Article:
The Swift Autoloader

Laravel comes bundled with “a clean, simple API over the popular SwiftMailer library”. However, like many venerable and popular PHP projects, SwiftMailer predates the popularity of the modern PSR autoloading standards, and has its own Swift::autoload callback for autoloading.

Step one for any Laravel programmer is figuring out if Swift is a Laravel facade, class alias, or just a plain old global class. In other words, is Swift::autolaod part of that clean, simple API over the popular SwiftMailer library, or is it a class that’s part of the SwiftMailer library itself. Reflection can help us out here — try running the following in a Laravel bootstrapped environment (i.e. a route function or controller action)

$class = new ReflectionClass('Swift');
var_dump($class->getFilename());

You should get something like the following

string '/path/to/vendor/swiftmailer/swiftmailer/lib/classes/Swift.php' 

If we open up this class file returned by getFilename()

#File: vendor/swiftmailer/swiftmailer/lib/classes/Swift.php
<?php    
//...
abstract class Swift
{
    //...
}

we see there’s no namespace declaration. The file contains only an abstract class named Swift. This means Swift is not an alias (and by inference, not a Laravel facade), and instead a plain old fashion global class. While a modern PHP developer may be put off by this, given the SwiftMailer library dates back to 2004, it’s not exactly surprising.

We’ll get to how Laravel ends up including this autoloader in a later article — for now let’s take a look at its implementation.

#File: vendor/swiftmailer/swiftmailer/lib/classes/Swift.php    
class Swift
{
    //...
    public static function autoload($class)
    {
        // Don't interfere with other autoloaders
        if (0 !== strpos($class, 'Swift_')) {
            return;
        }

        $path = dirname(__FILE__).'/'.str_replace('_', '/', $class).'.php';

        if (!file_exists($path)) {
            return;
        }

        require $path;

        if (self::$inits && !self::$initialized) {
            self::$initialized = true;
            foreach (self::$inits as $init) {
                call_user_func($init);
            }
        }
    }
    //...
}

The first thing you’ll notice is this conditional

#File: vendor/swiftmailer/swiftmailer/lib/classes/Swift.php    
// Don't interfere with other autoloaders
if (0 !== strpos($class, 'Swift_')) {
    return;
}

Here, the SwiftMailer autoloader examines the class name, if it doesn’t start with the string Swift_, the autoloader method returns early. Per the comments, this means the swift autoloader will ignore other class files and play nice with other autoloaders. This assumes, of course, those classes don’t also start with Swift_ — these were the horrors of a pre-namespace world.

Next, the autoloader does a pretty standard bit of classname to path manipulation

#File: vendor/swiftmailer/swiftmailer/lib/classes/Swift.php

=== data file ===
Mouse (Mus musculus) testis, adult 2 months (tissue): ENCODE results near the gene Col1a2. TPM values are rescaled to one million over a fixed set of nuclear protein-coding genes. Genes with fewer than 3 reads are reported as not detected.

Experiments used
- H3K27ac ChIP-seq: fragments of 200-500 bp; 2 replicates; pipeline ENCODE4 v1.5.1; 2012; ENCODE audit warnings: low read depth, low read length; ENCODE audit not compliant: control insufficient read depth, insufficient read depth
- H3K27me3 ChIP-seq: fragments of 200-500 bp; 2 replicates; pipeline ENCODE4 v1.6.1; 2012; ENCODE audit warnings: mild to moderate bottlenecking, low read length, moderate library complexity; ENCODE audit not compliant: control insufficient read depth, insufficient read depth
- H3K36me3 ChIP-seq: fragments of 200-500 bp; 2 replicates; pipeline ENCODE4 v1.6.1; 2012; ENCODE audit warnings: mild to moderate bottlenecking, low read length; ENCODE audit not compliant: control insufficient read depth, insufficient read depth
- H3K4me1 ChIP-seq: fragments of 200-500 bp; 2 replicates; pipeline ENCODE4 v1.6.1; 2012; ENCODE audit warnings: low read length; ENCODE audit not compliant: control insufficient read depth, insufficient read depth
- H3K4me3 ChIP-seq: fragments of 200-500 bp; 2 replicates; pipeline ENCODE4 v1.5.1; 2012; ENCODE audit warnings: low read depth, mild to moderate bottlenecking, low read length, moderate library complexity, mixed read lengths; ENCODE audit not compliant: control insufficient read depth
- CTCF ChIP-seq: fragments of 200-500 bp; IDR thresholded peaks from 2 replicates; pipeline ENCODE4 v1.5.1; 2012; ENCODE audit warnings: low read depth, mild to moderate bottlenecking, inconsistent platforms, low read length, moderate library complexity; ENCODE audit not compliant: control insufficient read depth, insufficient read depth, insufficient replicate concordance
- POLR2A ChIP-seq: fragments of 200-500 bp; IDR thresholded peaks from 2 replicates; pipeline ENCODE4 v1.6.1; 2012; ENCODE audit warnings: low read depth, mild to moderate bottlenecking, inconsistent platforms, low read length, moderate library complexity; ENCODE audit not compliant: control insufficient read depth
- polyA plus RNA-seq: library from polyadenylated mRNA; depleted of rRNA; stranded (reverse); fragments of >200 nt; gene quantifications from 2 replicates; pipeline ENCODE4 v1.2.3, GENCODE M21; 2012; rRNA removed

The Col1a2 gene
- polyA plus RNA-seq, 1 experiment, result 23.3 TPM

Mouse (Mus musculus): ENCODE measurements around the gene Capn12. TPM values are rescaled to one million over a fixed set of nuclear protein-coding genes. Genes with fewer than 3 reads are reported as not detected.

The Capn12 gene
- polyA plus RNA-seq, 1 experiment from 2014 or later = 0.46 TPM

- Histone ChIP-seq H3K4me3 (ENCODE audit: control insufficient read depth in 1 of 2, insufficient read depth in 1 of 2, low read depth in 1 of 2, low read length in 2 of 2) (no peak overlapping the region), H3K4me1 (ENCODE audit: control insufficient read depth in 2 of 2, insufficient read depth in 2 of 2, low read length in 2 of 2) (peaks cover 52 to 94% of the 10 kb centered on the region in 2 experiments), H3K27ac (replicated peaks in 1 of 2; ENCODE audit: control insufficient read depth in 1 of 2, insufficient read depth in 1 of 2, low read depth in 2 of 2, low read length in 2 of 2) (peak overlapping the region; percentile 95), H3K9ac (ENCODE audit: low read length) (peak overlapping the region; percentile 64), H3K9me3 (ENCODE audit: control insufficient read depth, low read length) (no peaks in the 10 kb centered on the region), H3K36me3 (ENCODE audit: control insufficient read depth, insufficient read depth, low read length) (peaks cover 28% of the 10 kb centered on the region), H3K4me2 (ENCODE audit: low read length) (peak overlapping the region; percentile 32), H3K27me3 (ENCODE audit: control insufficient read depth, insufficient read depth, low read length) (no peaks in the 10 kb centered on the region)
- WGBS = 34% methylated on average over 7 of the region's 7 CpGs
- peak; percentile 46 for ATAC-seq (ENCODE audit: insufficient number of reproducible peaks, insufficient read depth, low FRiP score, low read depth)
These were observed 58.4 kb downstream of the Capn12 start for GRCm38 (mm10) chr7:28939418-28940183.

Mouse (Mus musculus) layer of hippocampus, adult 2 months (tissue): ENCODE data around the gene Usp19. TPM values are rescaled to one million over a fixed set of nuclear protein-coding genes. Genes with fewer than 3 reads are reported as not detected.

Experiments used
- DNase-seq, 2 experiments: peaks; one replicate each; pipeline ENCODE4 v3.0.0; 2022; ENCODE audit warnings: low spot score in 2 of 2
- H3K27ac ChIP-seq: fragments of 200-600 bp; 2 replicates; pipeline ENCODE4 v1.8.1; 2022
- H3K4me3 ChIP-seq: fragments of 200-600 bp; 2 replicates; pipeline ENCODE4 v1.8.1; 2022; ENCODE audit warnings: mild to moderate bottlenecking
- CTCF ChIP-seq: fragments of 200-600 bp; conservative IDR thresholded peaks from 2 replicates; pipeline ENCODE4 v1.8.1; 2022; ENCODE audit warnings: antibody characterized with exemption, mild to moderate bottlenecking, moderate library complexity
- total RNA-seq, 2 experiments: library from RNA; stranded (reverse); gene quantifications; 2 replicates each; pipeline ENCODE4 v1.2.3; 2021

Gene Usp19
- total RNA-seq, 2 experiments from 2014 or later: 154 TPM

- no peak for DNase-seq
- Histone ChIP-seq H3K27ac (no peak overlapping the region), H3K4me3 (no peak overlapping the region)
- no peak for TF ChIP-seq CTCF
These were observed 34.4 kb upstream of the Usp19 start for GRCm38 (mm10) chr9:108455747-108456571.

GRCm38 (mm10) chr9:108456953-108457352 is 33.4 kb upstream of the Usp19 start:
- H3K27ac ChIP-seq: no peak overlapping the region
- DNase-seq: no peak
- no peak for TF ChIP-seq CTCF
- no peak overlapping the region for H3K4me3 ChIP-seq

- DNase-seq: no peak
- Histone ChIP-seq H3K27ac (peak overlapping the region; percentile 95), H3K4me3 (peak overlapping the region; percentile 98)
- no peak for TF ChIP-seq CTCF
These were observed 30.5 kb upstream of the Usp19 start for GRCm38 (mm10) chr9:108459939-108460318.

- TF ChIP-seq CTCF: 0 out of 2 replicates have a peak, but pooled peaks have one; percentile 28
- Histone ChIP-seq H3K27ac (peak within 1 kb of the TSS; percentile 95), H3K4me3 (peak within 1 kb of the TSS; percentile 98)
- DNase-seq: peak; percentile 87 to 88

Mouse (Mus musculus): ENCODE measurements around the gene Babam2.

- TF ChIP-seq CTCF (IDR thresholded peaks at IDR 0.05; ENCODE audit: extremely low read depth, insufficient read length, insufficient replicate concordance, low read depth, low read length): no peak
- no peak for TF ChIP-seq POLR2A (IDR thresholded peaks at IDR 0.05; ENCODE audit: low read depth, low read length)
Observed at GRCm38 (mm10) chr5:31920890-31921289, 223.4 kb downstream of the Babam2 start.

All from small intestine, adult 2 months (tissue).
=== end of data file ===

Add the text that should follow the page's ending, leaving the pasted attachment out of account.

$path = dirname(__FILE__).'/'.str_replace('_', '/', $class).'.php';

This turns a class name like Swift_Foo_Bar into Swift/Foo/Bar.php, and then prepends it with the directory path the abstract Swift class lives in. At the end of this you’d have

Then, the autoloader ensures the file exists

#File: vendor/swiftmailer/swiftmailer/lib/classes/Swift.php    

if (!file_exists($path)) {
    return;
}

and if so, uses require to load the class definition

#File: vendor/swiftmailer/swiftmailer/lib/classes/Swift.php    

require $path;

Up until now, this is a pretty standard pre-PSR autoloader. However, there’s one last bit of code to contend with

#File: vendor/swiftmailer/swiftmailer/lib/classes/Swift.php    

if (self::$inits && !self::$initialized) {
    self::$initialized = true;
    foreach (self::$inits as $init) {
        call_user_func($init);
    }
}

Here, the SwiftMailer developers couldn’t resist a little systems programming, and have hijacked the autoloader process to do some bootstraping of their framework (remember, it’s frameworks all the way down). If there are any callbacks defined in the static $inits array, the first time a program uses a SwiftMailer class the autoloader will call those callbacks.

Composer Autoloader

Finally, we’re going to take a brief look at the Composer autoloader, Composer\Autoload\ClassLoader::loadClass. You’ll find its definition here

#File: vendor/composer/ClassLoader.php
public function loadClass($class)
{
    if ($file = $this->findFile($class)) {
        includeFile($file);

        return true;
    }
}

This is a small, well abstracted function that uses the class name to find the class definition file with the findFile method

#File: vendor/composer/ClassLoader.php
if ($file = $this->findFile($class)) {
    //..
}

and then includes that file with the includeFile function

#File: vendor/composer/ClassLoader.php
includeFile($file);

If you’re a new, or even intermediate programmer, you may be a little confused by the equality assignment in the conditional (note the single = for assignment, not comparison).

#File: vendor/composer/ClassLoader.php
if ($file = $this->findFile($class)) {
    //...
}

This line could be written more verbosely as

#File: vendor/composer/ClassLoader.php    
$file = $this->findFile($class);
if($file)
{
    //...    
}

Some programmers like this style because it reduces the number of code lines by 1. Other programmers don’t like it because they’ve addad a hard coded test in their brain that says “assignment in a conditional is a typo-bug”. We’ll leave that argument for the ages because we still need to look at the definitions of findFile and includeFile.